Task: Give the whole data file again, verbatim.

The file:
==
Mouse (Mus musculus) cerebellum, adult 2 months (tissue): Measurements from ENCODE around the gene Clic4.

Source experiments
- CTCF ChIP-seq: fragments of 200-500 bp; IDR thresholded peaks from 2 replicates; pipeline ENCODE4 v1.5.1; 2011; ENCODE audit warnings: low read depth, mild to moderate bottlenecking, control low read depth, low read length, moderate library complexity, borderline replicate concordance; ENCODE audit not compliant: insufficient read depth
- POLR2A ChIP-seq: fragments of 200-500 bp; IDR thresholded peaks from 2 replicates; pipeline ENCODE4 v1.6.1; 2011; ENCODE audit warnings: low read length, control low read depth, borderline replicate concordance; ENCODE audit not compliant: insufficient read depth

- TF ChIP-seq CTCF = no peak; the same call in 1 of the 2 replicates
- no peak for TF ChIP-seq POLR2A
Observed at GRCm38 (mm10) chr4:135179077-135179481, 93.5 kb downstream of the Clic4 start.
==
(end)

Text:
Mouse (Mus musculus) cerebellum, adult 2 months (tissue): Measurements from ENCODE around the gene Clic4.

Source experiments
- CTCF ChIP-seq: fragments of 200-500 bp; IDR thresholded peaks from 2 replicates; pipeline ENCODE4 v1.5.1; 2011; ENCODE audit warnings: low read depth, mild to moderate bottlenecking, control low read depth, low read length, moderate library complexity, borderline replicate concordance; ENCODE audit not compliant: insufficient read depth
- POLR2A ChIP-seq: fragments of 200-500 bp; IDR thresholded peaks from 2 replicates; pipeline ENCODE4 v1.6.1; 2011; ENCODE audit warnings: low read length, control low read depth, borderline replicate concordance; ENCODE audit not compliant: insufficient read depth

- TF ChIP-seq CTCF = no peak; the same call in 1 of the 2 replicates
- no peak for TF ChIP-seq POLR2A
Observed at GRCm38 (mm10) chr4:135179077-135179481, 93.5 kb downstream of the Clic4 start.